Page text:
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Friday, July 4, 2014, 17:49

Indian nurses freed by Iraqi insurgents

By Agencies

 Indian nurses freed by Iraqi insurgents
An Indian Muslim holds a placard and shouts anti-terrorism slogans during a demonstration in New Delhi to protest against the violence in Iraq on June 27, 2014. (Photo / AFP)

NEW DELHI - The 46 Indian nurses taken away by Iraqi insurgents from a hospital in Tikrit to Mosul Thursday have been freed, said officials and local media reports Friday. 

The nurses are coming back to India aboard a special aircraft sent by Indian government to Erbil, northern Iraq, and will return to Kochi, state capital of Kerala in southern India Saturday morning, said Kerala Chief Minister Oommen Chandy.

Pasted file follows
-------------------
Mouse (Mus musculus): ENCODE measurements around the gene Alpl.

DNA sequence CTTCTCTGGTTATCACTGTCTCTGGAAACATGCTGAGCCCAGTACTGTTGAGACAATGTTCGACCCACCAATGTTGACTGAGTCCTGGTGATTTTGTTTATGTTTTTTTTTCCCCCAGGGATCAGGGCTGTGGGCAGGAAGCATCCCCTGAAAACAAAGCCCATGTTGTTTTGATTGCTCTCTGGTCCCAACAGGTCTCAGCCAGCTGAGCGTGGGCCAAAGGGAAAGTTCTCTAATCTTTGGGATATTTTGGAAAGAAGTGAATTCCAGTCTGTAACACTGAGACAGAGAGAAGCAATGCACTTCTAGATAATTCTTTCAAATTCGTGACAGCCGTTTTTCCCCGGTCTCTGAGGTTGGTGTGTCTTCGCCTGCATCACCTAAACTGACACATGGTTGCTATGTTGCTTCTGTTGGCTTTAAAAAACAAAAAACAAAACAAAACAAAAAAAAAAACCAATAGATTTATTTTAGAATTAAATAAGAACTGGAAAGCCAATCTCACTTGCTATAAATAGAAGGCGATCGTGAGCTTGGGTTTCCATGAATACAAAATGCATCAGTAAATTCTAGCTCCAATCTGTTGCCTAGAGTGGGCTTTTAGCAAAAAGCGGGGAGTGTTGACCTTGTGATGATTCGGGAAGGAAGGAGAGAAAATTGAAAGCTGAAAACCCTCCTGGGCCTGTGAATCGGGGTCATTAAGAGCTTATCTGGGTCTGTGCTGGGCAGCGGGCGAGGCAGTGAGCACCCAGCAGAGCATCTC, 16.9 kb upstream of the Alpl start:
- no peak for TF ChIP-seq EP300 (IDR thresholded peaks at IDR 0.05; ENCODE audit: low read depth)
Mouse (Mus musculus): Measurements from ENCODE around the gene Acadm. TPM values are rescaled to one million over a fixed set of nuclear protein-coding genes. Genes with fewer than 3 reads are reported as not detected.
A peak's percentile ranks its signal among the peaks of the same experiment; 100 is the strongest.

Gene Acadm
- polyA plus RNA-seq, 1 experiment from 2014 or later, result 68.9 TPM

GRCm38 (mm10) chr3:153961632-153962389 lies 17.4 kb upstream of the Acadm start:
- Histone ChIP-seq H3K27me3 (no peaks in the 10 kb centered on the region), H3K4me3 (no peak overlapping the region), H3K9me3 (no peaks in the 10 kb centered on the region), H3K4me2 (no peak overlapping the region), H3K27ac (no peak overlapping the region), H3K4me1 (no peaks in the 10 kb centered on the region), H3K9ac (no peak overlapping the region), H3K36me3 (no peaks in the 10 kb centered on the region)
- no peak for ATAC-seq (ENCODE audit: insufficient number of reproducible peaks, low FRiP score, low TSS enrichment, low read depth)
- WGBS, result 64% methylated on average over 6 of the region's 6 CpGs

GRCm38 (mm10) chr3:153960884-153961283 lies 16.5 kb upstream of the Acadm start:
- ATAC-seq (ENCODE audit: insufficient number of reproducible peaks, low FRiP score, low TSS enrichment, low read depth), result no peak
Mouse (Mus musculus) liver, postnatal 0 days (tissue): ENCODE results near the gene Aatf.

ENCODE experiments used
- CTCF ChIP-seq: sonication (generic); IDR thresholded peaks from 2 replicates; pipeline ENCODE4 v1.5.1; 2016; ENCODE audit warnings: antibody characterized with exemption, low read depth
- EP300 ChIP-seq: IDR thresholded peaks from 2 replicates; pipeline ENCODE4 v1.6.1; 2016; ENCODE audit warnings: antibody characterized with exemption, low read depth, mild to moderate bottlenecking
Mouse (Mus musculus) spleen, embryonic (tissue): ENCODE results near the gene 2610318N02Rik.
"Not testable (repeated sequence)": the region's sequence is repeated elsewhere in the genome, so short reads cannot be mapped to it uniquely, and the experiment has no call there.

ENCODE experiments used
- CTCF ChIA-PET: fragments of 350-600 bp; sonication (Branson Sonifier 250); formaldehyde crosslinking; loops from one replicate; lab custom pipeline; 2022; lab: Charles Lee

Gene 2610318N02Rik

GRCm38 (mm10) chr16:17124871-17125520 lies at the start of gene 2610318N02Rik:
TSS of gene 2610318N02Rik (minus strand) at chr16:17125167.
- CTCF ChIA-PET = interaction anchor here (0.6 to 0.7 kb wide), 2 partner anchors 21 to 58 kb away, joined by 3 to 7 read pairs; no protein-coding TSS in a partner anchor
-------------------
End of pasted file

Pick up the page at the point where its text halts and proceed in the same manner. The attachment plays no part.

All the nurses, who are from Kerala are safe and unharmed, said officials with Indian Ministry of External Affairs. The news of their release was also confirmed by the International Red Cross.

The nurses were taken Thursday from Tikrit to Mosul by Sunni insurgents.

A senior aide to Kerala Chief Minister Oommen Chandy, who spoke to the nurses on Thursday, told Reuters that "militants" had forced the nurses to vacate the hospital and board two buses.

Tikrit, the birthplace of former President Saddam Hussein, has been the site of fierce fighting this week as Iraqi troops battle to regain control of the city from al Qaeda splinter group the Islamic State in Iraq and the Levant (ISIL).

Islamic State insurgents and other Sunni Muslim militant groups have seized towns and cities across Syria and Iraq in a lightning advance last month.

Two weeks ago, 40 construction workers were kidnapped in the northern Iraqi city of Mosul, and all but one of them are still in captivity.

About 10,000 Indians work in Iraq, mostly in areas unaffected by the fighting, but scores of them have returned to India since ISIL began its offensive.


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